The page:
1. If I ever have a daughter, will I be afraid that I won’t do a good job of raising her? Yes. Will I love her as much as I love my son? Umm…the answer is OF COURSE. I’m not even sure how anyone can ask that question.

  5. I’m tired of people saying boys are easier. My husband has told me of his childhood exploits, and he’s lucky he lived through childhood. I have two daughters that have grown up strong, thinking they can do anything they want. Both danced, both played sports. The younger one’s favorite color is pink. We come from a family of independent women. They ran into some mean girls occasionally, but they usually didn’t give them the time of day. I enjoyed them and their friends as teenagers, and they were at our house a lot. They are now delightful adults with careers. I guess it’s a good thing you didn’t have a daughter. This post really turned me off.

    1. It’s definitely a good thing I didn’t have a daughter. Not only would she be unloved, but she’d also be psychologically damaged from having such a misogynistic mother for a role model. Whew! Dodged that bullet, Little Miss No-Dick.

  6. Far be it from me to criticize your position. When I got pregnant I told everyone I didn’t care what sex the baby was but I was lying through my teeth. I wanted a girl. Although I’ve never been a girlie-girl I couldn’t imagine what I’d do with a boy. Luckily I got my wish. But I think that you do a disservice to most women by portraying them as manipulative harpies. I’ve been to several bridal showers and never wanted to bitch slap the bride. I’ve worked in offices with a majority of female co-workers and never had the kind of friction that people seem to associate with that. Maybe my experience is rare but I doubt it.

  7. It makes sense that a mother doesn’t want to explain rape to their daughter or seen her paid less for equal work or grow up to be a mindless pop-culture stereotype, but it seems that you don’t understand that when you are a parent, you can choose how you raise your daughter. There’s no biological trigger that makes girls sneakily competitive and manipulative, no neurology that compels them to like pink and sparkles and traditionally “girlish” things. If you were to have a daughter and teach her to solve problems as they arise and tell her its okay to throw on jeans and a t-shirt and head out the door, then those are the behaviors she would emulate. You can raise a girl who thinks math is fun, and being smarter than the boys is cool; A girl who beats them in test scores and knowledge of comic books, who is willing to work hard for the pay she deserves, instead of simply getting an Mrs. degree. It makes me sad and angry to see that rather than face these societal interpretations and inequalities women face, you would avoid them altogether. Nothing will change unless we have the courage to defy how culture says we have to treat our daughters, sisters and friends.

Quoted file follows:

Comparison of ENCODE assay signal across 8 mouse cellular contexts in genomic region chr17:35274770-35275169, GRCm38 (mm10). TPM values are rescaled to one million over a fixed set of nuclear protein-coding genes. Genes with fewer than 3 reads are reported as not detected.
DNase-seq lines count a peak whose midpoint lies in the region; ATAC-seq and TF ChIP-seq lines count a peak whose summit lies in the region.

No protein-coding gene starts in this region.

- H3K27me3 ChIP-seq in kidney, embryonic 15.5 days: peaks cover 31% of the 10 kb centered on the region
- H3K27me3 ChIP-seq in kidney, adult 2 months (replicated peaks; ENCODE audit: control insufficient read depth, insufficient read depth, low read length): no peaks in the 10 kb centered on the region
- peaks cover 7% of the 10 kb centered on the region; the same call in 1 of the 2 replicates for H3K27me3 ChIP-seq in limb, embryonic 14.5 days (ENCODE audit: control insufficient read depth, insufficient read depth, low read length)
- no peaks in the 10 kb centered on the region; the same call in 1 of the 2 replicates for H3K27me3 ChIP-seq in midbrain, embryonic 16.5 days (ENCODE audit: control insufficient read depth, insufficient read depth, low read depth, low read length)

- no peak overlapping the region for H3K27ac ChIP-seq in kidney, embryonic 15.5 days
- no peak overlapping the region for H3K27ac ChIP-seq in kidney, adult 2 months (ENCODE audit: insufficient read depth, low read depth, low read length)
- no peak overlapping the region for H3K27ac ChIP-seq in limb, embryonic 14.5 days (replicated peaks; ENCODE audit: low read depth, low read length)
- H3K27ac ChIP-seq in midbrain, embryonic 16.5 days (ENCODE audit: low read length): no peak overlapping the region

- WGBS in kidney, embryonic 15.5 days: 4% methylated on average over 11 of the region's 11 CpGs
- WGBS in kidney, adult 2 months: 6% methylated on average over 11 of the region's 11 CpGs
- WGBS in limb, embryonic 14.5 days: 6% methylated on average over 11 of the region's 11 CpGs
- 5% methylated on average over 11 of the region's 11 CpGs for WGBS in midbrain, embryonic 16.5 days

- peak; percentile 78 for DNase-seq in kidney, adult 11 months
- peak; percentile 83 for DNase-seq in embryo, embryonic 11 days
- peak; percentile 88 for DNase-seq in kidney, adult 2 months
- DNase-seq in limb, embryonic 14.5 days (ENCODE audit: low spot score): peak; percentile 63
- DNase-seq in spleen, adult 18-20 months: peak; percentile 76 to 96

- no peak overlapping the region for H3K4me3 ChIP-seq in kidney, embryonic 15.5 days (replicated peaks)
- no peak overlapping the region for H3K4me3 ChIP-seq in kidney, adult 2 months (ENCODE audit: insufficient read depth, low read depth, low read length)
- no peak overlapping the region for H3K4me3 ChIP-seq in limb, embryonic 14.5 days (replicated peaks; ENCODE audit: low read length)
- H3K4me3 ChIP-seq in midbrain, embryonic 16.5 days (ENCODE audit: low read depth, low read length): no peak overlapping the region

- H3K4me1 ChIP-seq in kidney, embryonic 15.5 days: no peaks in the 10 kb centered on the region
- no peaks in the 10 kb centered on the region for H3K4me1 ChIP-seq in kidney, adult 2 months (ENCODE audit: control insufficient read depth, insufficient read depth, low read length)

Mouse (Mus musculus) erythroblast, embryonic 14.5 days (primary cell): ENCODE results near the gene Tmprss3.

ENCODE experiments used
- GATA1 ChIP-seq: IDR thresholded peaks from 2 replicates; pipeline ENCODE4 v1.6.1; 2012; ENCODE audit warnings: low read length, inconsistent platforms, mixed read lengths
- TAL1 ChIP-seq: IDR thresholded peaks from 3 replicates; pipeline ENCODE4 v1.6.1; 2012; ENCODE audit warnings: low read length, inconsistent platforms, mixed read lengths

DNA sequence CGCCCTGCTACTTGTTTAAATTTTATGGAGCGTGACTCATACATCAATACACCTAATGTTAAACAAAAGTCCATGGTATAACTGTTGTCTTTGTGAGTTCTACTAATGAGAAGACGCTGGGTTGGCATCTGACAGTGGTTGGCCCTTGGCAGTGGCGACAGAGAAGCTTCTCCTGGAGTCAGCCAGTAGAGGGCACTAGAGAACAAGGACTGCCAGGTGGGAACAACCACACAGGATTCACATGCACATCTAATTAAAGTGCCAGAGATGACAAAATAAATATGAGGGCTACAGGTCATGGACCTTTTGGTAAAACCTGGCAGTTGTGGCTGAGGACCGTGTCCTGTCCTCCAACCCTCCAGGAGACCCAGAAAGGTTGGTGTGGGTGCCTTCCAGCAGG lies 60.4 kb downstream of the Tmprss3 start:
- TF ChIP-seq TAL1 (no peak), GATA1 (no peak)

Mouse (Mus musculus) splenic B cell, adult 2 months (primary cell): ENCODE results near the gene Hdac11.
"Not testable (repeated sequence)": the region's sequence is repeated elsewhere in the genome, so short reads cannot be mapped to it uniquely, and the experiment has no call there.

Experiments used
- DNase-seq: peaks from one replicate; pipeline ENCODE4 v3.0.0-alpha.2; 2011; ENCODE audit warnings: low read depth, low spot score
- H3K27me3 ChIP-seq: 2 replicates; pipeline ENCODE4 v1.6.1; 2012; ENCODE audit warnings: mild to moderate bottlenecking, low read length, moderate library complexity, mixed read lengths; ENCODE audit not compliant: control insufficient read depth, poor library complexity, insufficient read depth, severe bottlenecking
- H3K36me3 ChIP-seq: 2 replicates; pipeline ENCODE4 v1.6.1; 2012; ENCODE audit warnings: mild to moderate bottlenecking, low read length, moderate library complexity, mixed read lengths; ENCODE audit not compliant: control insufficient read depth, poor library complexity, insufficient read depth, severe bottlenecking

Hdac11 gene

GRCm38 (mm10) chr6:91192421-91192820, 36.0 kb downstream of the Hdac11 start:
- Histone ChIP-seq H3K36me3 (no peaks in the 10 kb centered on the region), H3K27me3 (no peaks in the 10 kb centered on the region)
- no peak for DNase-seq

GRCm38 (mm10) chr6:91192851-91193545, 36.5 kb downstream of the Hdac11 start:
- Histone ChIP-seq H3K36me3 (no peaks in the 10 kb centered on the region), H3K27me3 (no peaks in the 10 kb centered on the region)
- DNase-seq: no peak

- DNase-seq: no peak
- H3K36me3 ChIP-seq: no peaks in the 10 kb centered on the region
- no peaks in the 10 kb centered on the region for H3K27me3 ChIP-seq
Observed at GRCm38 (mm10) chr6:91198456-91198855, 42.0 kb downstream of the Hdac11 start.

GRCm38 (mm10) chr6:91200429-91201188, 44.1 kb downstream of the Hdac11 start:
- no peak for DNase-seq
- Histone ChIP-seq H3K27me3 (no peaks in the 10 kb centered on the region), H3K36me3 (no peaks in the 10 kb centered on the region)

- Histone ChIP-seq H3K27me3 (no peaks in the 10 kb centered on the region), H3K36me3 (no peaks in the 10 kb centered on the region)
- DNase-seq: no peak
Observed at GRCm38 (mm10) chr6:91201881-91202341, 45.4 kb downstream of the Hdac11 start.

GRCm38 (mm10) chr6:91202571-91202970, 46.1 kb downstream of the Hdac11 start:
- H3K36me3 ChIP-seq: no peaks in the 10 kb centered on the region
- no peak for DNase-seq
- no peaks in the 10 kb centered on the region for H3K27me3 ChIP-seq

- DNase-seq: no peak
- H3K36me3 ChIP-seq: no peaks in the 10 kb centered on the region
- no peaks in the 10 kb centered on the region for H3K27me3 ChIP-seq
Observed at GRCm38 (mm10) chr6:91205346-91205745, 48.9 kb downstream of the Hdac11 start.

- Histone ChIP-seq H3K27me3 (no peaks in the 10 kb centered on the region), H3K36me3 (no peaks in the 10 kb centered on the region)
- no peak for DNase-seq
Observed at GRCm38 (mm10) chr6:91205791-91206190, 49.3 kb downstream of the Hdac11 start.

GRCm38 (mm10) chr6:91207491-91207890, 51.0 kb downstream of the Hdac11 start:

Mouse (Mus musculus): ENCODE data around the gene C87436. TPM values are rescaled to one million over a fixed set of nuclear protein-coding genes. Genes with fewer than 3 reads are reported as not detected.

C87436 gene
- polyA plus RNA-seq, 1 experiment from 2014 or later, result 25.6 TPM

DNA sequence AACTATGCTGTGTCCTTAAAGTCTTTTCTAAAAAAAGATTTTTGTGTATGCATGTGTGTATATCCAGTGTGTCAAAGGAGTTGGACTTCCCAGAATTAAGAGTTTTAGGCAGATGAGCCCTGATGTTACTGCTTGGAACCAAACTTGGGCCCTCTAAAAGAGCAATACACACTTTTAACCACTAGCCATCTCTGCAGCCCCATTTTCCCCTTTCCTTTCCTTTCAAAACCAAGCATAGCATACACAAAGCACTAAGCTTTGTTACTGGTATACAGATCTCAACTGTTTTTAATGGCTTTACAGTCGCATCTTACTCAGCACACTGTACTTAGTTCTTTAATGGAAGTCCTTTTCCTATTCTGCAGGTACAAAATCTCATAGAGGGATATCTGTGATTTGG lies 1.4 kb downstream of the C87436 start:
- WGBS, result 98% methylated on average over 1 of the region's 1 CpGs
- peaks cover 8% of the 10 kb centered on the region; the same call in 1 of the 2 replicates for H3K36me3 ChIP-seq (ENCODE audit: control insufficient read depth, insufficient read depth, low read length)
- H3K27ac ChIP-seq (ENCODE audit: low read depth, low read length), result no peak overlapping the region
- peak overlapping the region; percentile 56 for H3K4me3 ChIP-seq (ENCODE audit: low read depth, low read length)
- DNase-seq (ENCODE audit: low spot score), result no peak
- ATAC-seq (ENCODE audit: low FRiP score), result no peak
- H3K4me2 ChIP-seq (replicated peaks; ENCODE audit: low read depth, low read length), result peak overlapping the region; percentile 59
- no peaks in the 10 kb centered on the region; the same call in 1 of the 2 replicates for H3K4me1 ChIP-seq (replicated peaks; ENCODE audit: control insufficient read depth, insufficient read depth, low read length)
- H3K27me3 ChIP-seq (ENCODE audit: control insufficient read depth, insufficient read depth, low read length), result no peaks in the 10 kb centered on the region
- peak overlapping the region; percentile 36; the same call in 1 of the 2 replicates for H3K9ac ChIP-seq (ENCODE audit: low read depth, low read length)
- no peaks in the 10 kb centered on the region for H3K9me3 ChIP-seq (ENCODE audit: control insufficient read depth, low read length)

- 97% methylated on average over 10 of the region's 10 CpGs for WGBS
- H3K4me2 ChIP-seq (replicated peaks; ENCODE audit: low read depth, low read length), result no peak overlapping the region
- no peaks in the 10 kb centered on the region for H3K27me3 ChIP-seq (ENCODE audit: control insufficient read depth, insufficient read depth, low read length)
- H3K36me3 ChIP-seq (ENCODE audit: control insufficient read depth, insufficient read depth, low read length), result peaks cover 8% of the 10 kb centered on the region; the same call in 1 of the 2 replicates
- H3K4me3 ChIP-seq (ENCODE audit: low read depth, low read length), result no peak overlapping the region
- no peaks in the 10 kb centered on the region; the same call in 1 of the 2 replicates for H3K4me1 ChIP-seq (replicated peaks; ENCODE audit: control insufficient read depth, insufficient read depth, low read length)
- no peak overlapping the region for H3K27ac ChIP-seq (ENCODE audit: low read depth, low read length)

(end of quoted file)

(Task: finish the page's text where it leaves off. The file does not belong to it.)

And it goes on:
1. Thank you. Instead of a personal attack, you make a reasonable argument and are honest about how the post makes you feel. I promise that if I have a daughter, I will do my best to raise her in the way you describe.

      I still feel that negative commenters are taking the piece too seriously. It’s a jibe not only at the cultural expectations of women, but also at myself for being too weak (or feeling that I’m too weak) to be up to the challenge of raising a daughter. Meant to be light-hearted. Stand down, people.

  8. I have a boy and a girl and never wanted a girl for a lot of the reasons you mentioned. My girl is 7 now and incredible. She has faced stupid bitch girls who wear sparkly pink and teased my daughter because she thinks for herself and is a non-conformist. My daughter is wonderful and so is my son. I have to mention that one writer said that “there is no biological gene that makes girls sneakily competitive or manipulative”, but they can have the best upbringing and still end up that way. I know several of my friend’s daughters who are brought up very well but are catty, manipulative and mean. I really don’t like most girls I meet, especially if they wear sparkly pink. Anyhow, you have a great post and most people take it way too serious, probably because they have kids who are one of those girls you talk about.